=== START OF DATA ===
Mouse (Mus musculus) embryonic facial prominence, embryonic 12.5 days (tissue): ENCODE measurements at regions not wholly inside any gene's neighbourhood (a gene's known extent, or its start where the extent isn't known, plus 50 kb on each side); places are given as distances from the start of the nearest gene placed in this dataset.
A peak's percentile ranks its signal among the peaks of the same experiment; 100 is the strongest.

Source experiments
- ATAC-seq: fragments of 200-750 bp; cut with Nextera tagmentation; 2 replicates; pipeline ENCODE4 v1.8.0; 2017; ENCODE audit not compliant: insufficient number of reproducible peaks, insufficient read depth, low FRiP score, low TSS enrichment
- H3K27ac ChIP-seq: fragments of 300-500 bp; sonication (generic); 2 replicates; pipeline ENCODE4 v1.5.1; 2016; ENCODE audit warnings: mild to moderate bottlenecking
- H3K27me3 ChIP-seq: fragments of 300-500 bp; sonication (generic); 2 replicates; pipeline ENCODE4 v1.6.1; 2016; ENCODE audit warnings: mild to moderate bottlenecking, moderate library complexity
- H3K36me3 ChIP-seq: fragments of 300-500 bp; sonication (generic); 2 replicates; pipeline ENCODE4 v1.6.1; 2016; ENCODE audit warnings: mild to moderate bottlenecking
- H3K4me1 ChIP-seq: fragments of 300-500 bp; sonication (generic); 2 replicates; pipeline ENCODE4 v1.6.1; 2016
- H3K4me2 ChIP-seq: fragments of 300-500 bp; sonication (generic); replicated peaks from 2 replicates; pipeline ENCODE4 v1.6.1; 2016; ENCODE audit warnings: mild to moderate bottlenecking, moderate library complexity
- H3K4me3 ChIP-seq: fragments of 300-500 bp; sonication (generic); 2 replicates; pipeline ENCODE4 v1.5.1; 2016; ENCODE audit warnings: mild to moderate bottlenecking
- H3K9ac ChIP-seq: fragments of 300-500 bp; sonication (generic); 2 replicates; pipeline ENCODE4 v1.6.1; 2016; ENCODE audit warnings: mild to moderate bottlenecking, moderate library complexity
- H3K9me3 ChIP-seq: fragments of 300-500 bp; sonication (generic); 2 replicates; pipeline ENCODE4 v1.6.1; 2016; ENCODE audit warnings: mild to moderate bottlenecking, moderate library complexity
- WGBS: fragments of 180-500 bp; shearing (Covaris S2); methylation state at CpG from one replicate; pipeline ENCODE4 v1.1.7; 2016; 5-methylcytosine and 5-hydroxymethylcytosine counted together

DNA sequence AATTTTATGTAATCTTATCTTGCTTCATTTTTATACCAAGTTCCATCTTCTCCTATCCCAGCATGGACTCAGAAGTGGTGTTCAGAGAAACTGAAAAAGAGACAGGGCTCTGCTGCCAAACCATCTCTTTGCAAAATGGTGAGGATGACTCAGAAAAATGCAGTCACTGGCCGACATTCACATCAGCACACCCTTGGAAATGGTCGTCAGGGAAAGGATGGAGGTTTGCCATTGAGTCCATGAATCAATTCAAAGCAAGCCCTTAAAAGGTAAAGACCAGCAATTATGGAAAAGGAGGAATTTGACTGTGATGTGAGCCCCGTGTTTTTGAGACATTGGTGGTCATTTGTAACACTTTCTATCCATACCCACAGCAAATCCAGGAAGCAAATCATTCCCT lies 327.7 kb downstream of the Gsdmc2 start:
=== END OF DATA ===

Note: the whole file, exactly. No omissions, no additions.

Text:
Mouse (Mus musculus) embryonic facial prominence, embryonic 12.5 days (tissue): ENCODE measurements at regions not wholly inside any gene's neighbourhood (a gene's known extent, or its start where the extent isn't known, plus 50 kb on each side); places are given as distances from the start of the nearest gene placed in this dataset.
A peak's percentile ranks its signal among the peaks of the same experiment; 100 is the strongest.

Source experiments
- ATAC-seq: fragments of 200-750 bp; cut with Nextera tagmentation; 2 replicates; pipeline ENCODE4 v1.8.0; 2017; ENCODE audit not compliant: insufficient number of reproducible peaks, insufficient read depth, low FRiP score, low TSS enrichment
- H3K27ac ChIP-seq: fragments of 300-500 bp; sonication (generic); 2 replicates; pipeline ENCODE4 v1.5.1; 2016; ENCODE audit warnings: mild to moderate bottlenecking
- H3K27me3 ChIP-seq: fragments of 300-500 bp; sonication (generic); 2 replicates; pipeline ENCODE4 v1.6.1; 2016; ENCODE audit warnings: mild to moderate bottlenecking, moderate library complexity
- H3K36me3 ChIP-seq: fragments of 300-500 bp; sonication (generic); 2 replicates; pipeline ENCODE4 v1.6.1; 2016; ENCODE audit warnings: mild to moderate bottlenecking
- H3K4me1 ChIP-seq: fragments of 300-500 bp; sonication (generic); 2 replicates; pipeline ENCODE4 v1.6.1; 2016
- H3K4me2 ChIP-seq: fragments of 300-500 bp; sonication (generic); replicated peaks from 2 replicates; pipeline ENCODE4 v1.6.1; 2016; ENCODE audit warnings: mild to moderate bottlenecking, moderate library complexity
- H3K4me3 ChIP-seq: fragments of 300-500 bp; sonication (generic); 2 replicates; pipeline ENCODE4 v1.5.1; 2016; ENCODE audit warnings: mild to moderate bottlenecking
- H3K9ac ChIP-seq: fragments of 300-500 bp; sonication (generic); 2 replicates; pipeline ENCODE4 v1.6.1; 2016; ENCODE audit warnings: mild to moderate bottlenecking, moderate library complexity
- H3K9me3 ChIP-seq: fragments of 300-500 bp; sonication (generic); 2 replicates; pipeline ENCODE4 v1.6.1; 2016; ENCODE audit warnings: mild to moderate bottlenecking, moderate library complexity
- WGBS: fragments of 180-500 bp; shearing (Covaris S2); methylation state at CpG from one replicate; pipeline ENCODE4 v1.1.7; 2016; 5-methylcytosine and 5-hydroxymethylcytosine counted together

DNA sequence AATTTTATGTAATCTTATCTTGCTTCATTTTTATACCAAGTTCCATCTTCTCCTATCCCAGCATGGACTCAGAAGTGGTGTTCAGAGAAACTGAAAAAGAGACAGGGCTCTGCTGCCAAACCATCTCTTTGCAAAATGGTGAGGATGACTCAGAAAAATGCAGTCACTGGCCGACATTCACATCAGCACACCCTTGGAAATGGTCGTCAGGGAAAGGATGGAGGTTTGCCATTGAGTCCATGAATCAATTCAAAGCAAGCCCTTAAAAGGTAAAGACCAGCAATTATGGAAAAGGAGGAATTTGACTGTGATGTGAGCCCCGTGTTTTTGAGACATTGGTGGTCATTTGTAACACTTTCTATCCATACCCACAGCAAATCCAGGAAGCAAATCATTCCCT lies 327.7 kb downstream of the Gsdmc2 start: